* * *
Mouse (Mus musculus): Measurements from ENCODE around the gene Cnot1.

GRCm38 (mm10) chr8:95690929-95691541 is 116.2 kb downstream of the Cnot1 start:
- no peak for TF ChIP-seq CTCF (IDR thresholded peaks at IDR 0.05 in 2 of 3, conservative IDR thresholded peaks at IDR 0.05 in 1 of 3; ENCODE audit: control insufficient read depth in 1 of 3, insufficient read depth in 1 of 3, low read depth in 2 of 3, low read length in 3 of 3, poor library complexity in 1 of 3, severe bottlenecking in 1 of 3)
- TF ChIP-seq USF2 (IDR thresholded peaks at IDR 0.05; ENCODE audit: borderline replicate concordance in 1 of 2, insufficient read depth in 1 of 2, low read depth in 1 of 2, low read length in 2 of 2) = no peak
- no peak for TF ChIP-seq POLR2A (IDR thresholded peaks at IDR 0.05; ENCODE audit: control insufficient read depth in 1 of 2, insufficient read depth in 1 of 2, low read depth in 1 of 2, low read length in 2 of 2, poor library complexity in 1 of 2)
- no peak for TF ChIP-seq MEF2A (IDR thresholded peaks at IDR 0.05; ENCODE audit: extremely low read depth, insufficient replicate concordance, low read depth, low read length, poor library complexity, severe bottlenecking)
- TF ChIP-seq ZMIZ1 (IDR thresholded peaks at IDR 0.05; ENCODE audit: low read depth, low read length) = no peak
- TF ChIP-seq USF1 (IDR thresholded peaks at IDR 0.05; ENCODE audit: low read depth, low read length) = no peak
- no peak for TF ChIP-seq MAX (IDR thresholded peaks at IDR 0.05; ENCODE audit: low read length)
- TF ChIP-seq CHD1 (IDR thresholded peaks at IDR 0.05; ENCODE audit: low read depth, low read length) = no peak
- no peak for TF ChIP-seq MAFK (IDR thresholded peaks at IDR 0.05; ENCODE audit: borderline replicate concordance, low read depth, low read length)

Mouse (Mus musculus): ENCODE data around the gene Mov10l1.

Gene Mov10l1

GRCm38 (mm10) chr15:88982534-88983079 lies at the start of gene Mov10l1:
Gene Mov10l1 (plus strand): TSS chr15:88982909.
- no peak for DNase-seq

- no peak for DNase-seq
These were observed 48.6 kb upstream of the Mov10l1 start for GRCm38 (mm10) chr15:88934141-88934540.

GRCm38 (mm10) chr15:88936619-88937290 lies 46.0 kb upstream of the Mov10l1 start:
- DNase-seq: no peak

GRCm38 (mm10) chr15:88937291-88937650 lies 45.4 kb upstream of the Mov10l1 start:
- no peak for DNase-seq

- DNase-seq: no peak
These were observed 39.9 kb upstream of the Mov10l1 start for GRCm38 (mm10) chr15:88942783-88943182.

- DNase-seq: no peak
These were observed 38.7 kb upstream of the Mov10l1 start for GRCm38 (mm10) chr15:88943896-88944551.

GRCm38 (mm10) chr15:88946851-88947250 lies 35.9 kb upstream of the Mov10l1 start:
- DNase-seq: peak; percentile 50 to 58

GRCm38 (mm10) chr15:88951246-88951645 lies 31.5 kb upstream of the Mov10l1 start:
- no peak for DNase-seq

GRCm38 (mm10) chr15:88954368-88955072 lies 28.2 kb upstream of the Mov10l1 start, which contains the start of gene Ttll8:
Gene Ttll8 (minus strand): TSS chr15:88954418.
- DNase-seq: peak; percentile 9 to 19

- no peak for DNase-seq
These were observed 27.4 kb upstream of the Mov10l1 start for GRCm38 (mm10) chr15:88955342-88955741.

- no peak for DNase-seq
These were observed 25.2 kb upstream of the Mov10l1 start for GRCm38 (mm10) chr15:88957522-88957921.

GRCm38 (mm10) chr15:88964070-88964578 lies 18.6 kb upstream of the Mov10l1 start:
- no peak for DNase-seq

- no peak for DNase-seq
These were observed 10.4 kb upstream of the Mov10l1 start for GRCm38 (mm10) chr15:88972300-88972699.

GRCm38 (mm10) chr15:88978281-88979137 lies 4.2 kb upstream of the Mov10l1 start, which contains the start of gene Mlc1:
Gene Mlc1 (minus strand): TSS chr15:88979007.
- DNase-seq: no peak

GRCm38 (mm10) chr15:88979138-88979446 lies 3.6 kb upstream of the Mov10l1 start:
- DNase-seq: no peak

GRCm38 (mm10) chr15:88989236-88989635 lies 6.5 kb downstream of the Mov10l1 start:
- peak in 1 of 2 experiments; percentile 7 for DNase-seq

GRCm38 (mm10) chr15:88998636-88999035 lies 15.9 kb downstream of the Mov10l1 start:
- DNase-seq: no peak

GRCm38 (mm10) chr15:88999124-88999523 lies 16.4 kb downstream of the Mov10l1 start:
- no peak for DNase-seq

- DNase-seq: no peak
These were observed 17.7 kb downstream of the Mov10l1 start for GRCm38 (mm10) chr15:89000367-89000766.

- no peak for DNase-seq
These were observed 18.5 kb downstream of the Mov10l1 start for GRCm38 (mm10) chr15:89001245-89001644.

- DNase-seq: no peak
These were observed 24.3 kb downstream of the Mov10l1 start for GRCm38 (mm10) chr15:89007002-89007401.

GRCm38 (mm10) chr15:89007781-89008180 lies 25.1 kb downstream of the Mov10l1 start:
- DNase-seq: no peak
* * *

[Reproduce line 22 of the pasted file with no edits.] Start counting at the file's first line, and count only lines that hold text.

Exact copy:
- no peak for DNase-seq